OSHA requirements are set by statute, standards and regulations. Our interpretation letters explain these requirements and how they apply to particular circumstances, but they cannot create additional employer obligations. This letter constitutes OSHA's interpretation of the requirements discussed. Note that our enforcement guidance may be affected by changes to OSHA rules. Also, from time to time we update our guidance in response to new information. To keep apprised of such developments, you can consult OSHA's website at https://www.osha.gov.

August 27, 1992

Ms. Tracy Mullin
National Retail Trade Association
Suite 710
701 Pennsylvania Avenue, N.W.
Washington, D.C. 20004

Dear Ms. Mullin:

Thank you for your letter of July 7, addressed to the Secretary of Labor Lynn Martin, which has been forwarded to this office for response. Your letter requested review of the compliance requirements for your industry with respect to the Occupational Safety and Health Administration (OSHA) regulation, 29 CFR 1910.1030, "Occupational Exposure to Bloodborne Pathogens." Specifically, you expressed concern that the requirements that you anticipate for your industry are burdensome and you requested a variance be granted.

The bloodborne pathogens standard addresses the broad issue of occupational exposure to blood and other potentially infectious materials and is not meant solely for employees in healthcare settings. Since there is no population that is risk free for human immunodeficiency virus and hepatitis B virus infectivity, any employee who has occupational exposure to blood or other potentially infectious materials is included within the scope of this standard. Occupational exposure is defined as reasonably anticipated skin, eye, mucous membrane, or parenteral contact with blood or other potentially infectious materials that may result from the performance of an employee's duties.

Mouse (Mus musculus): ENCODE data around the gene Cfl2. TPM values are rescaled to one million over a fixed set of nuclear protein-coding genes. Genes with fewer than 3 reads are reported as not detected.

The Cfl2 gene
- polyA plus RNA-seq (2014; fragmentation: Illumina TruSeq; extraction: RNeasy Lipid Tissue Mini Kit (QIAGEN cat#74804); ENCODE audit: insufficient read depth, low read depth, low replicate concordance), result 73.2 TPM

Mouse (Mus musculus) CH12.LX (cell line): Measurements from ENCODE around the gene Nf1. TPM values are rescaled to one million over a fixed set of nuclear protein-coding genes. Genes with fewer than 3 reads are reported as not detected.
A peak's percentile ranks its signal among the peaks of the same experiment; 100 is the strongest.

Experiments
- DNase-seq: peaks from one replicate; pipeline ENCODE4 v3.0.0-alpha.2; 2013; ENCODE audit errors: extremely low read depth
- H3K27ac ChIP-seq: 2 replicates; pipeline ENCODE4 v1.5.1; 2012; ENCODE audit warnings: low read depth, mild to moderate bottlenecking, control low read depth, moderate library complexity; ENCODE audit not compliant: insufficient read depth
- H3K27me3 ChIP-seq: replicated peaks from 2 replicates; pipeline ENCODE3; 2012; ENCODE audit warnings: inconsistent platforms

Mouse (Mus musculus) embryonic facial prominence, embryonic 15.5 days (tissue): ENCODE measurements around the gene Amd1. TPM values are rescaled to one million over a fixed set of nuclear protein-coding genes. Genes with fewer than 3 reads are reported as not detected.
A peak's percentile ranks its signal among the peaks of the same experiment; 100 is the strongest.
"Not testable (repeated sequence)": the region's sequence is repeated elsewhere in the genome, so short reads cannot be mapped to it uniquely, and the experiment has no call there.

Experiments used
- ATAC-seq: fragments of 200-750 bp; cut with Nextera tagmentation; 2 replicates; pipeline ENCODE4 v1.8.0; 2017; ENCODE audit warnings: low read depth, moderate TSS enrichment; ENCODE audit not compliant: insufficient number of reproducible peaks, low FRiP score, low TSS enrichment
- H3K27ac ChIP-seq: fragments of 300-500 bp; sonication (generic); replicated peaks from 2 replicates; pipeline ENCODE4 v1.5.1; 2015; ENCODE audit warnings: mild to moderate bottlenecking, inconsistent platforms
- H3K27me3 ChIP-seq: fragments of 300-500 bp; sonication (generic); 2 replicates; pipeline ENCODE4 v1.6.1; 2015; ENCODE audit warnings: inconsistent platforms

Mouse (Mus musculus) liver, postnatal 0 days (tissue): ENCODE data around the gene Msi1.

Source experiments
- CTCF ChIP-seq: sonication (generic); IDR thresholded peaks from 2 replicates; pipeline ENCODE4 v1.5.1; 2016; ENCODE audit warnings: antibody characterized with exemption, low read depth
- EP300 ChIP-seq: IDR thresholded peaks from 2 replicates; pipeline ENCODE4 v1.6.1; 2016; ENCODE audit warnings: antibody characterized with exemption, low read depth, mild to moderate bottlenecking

OSHA anticipates that this standard will impact upon your industry in a similar fashion as upon other non-healthcare industries, i.e., that employees who are designated as responsible for rendering first aid or medical assistance as part of their job duties are to be covered by this standard. This is because it is reasonable to anticipate that an employee designated to render first aid will have occupational exposure to blood or other potentially infectious materials. Keep in mind that simply training employees in first aid or CPR does not invoke coverage by this standard; rather, it is the designation of the employee as responsible for rendering medical assistance as part of his or her job duties.

OSHA has, however, issued a policy statement specifying that, while designated first aiders are covered under the scope of the standard, failure to offer the hepatitis B vaccine pre-exposure to persons who render first aid only as a collateral duty will be considered a de minimis violation carrying no penalties, provided that a number of conditions are met (see enclosed news release). All other requirements of the standard continue to apply to designated first aid providers.

With respect to your request for variance, OSHA does not grant variance from the requirements of OSHA standards on an industry- wide basis. If your individual members are interested in requesting a variance, they should contact the OSHA Office of Variance Determination at (202) 523-7193. This office can also provide you with information on the variance process.

We hope this information is responsive to your concerns.


Patricia K. Clark, Director
Directorate of Compliance Programs